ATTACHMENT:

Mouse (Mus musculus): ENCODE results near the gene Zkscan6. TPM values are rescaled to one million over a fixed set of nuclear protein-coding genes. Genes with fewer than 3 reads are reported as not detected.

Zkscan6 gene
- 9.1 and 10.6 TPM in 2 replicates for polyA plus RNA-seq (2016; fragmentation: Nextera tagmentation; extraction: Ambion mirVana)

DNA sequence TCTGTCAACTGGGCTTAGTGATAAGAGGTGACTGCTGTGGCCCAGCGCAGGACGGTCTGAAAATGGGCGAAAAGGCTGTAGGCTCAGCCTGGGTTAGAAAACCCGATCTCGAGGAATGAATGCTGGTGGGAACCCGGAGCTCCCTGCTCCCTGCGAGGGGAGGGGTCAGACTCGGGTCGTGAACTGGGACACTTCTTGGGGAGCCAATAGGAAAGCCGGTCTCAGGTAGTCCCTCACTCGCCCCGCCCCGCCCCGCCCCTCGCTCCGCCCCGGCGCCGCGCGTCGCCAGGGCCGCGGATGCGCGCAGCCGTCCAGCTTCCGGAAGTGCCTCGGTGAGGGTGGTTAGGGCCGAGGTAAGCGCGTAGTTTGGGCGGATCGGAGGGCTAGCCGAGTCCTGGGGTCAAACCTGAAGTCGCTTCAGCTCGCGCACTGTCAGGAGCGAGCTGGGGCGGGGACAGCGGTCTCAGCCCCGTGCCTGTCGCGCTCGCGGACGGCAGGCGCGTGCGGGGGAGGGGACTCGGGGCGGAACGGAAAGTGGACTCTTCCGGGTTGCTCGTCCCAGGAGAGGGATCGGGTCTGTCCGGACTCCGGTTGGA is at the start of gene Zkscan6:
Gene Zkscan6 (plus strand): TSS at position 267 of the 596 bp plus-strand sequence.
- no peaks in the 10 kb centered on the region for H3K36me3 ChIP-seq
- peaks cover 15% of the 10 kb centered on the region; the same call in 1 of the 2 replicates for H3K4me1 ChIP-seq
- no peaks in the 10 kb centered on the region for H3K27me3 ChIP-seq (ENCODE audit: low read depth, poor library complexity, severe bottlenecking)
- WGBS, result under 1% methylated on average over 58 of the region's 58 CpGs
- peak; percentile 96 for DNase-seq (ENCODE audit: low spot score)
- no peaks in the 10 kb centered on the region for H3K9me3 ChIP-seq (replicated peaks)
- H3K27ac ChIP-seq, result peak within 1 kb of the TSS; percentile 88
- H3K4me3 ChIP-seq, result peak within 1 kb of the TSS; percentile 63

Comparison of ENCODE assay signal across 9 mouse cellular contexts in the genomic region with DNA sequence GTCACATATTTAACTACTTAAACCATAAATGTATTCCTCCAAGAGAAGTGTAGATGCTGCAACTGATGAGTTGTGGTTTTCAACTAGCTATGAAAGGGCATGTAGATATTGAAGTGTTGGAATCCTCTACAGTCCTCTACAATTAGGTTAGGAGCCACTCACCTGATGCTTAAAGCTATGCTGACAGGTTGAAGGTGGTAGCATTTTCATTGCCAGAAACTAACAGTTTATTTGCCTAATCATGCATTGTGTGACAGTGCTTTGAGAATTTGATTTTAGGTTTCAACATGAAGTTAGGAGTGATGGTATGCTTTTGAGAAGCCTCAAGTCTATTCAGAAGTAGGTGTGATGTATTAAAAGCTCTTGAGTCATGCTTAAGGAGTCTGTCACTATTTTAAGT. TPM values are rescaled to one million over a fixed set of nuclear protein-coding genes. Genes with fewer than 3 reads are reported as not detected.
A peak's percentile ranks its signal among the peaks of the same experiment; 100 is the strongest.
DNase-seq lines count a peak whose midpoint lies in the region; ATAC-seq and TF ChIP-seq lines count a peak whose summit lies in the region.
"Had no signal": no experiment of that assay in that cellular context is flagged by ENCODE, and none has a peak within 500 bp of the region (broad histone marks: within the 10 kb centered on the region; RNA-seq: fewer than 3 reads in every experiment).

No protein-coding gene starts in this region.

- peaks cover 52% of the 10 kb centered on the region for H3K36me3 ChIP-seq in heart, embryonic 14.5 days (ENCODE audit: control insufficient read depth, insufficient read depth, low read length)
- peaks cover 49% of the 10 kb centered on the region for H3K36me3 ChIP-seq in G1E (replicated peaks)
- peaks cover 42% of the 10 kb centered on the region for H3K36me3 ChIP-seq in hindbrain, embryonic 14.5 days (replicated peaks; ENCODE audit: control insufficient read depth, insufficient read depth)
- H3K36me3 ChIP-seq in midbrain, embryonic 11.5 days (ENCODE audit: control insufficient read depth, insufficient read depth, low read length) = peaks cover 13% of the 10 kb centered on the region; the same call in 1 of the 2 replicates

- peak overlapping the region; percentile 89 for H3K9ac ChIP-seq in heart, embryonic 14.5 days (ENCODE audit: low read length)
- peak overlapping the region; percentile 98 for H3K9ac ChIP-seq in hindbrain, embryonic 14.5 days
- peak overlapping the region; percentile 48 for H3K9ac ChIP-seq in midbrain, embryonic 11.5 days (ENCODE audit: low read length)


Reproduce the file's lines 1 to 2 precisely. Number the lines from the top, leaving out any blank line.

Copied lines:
Mouse (Mus musculus): ENCODE results near the gene Zkscan6. TPM values are rescaled to one million over a fixed set of nuclear protein-coding genes. Genes with fewer than 3 reads are reported as not detected.

Zkscan6 gene